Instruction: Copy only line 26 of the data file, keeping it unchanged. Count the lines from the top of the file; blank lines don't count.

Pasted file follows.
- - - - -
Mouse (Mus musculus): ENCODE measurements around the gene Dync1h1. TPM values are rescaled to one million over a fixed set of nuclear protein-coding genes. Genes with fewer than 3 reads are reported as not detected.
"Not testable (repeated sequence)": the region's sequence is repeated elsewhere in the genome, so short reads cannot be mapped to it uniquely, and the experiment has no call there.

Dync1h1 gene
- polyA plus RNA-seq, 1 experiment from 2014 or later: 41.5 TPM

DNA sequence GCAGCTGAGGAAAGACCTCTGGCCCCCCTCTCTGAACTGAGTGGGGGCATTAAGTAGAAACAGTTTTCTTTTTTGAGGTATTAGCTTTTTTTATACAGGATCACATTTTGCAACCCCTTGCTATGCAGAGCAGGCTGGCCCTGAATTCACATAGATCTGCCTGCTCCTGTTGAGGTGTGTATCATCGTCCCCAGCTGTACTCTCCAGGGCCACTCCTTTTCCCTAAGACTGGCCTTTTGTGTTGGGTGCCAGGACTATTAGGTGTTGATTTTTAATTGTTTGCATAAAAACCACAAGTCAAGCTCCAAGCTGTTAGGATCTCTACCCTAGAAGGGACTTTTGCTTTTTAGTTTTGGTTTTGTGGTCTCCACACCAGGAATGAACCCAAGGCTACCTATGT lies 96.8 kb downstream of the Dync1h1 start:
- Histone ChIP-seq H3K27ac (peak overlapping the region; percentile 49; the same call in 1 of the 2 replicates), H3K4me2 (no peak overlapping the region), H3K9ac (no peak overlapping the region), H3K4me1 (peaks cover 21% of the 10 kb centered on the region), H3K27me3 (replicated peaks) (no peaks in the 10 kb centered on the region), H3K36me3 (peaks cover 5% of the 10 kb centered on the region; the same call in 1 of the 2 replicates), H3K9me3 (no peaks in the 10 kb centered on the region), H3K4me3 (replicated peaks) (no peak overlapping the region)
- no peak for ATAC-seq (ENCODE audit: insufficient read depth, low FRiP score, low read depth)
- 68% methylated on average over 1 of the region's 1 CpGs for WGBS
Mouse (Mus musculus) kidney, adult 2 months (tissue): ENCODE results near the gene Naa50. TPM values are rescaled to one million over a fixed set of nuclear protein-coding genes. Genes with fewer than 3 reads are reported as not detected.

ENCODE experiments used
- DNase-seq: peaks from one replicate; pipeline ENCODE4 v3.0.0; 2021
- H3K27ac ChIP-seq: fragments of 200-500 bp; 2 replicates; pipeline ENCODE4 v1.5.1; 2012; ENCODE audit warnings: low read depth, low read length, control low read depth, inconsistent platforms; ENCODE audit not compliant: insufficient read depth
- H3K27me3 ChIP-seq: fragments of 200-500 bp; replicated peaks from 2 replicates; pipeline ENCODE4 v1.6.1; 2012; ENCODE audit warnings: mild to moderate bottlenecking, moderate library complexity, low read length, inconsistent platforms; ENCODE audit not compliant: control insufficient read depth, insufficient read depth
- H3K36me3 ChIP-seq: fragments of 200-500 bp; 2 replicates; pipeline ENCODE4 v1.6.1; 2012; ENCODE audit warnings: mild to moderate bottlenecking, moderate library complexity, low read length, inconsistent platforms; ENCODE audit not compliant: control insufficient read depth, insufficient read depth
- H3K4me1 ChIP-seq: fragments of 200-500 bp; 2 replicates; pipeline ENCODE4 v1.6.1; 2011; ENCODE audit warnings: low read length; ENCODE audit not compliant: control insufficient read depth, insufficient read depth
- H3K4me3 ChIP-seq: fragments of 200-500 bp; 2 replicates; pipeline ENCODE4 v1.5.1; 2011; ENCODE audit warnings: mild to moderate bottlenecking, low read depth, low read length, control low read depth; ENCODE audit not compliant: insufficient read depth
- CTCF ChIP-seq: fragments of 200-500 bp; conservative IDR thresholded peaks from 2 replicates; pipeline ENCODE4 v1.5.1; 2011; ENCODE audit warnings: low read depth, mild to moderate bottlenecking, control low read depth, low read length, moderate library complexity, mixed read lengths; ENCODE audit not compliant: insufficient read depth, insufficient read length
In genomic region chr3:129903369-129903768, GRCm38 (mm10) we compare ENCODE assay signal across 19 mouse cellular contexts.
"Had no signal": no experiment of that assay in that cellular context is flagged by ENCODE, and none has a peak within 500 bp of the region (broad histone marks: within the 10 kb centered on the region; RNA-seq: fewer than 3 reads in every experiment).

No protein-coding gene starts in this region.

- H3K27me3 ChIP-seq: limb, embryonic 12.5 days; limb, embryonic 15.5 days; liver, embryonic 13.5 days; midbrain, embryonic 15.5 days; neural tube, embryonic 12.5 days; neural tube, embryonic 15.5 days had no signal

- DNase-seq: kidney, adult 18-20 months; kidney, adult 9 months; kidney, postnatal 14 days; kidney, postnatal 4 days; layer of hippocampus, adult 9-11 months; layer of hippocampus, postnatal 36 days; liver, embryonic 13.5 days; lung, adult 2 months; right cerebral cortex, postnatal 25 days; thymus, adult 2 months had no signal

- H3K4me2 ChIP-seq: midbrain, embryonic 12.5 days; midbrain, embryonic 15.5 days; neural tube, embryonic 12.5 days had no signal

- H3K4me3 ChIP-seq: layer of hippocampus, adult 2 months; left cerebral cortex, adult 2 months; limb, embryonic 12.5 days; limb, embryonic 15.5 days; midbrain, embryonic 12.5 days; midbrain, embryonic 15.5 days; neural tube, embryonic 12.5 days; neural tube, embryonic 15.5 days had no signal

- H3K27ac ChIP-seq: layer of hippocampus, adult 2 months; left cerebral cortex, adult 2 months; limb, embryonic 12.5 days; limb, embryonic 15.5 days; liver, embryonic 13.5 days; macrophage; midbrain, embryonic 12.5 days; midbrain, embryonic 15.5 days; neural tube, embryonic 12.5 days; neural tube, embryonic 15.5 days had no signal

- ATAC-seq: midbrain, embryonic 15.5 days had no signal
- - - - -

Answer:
- ATAC-seq: midbrain, embryonic 15.5 days had no signal